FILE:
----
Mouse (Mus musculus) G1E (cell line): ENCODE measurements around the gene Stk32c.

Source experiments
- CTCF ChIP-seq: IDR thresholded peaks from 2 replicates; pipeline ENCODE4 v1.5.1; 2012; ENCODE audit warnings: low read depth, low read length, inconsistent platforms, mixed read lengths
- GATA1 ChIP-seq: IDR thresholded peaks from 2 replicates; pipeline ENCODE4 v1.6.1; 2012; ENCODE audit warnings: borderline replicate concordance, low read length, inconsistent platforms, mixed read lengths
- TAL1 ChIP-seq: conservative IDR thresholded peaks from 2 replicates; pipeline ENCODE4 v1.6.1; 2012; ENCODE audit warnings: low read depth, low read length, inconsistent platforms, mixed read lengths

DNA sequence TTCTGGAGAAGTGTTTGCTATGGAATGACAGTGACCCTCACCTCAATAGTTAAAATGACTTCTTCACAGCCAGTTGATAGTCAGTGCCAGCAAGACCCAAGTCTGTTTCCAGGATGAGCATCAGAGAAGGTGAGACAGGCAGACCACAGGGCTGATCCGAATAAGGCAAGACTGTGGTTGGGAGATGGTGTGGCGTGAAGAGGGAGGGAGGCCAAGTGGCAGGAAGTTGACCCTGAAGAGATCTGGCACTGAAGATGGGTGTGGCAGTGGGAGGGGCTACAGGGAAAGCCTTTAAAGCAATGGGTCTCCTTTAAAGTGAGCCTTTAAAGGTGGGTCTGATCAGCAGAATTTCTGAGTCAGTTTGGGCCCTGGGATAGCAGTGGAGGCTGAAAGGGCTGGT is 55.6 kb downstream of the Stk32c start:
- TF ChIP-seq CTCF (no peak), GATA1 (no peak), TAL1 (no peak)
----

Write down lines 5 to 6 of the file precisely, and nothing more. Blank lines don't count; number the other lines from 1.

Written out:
- TAL1 ChIP-seq: conservative IDR thresholded peaks from 2 replicates; pipeline ENCODE4 v1.6.1; 2012; ENCODE audit warnings: low read depth, low read length, inconsistent platforms, mixed read lengths

DNA sequence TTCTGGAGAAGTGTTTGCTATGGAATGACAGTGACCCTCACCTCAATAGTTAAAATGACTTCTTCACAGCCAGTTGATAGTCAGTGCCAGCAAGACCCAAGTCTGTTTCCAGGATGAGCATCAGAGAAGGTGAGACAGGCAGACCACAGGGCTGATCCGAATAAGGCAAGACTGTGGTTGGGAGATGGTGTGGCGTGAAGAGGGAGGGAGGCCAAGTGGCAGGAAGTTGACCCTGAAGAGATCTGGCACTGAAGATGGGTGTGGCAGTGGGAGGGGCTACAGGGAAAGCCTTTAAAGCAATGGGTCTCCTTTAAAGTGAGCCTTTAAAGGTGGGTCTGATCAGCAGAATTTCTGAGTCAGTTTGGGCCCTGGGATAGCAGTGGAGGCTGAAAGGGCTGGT is 55.6 kb downstream of the Stk32c start: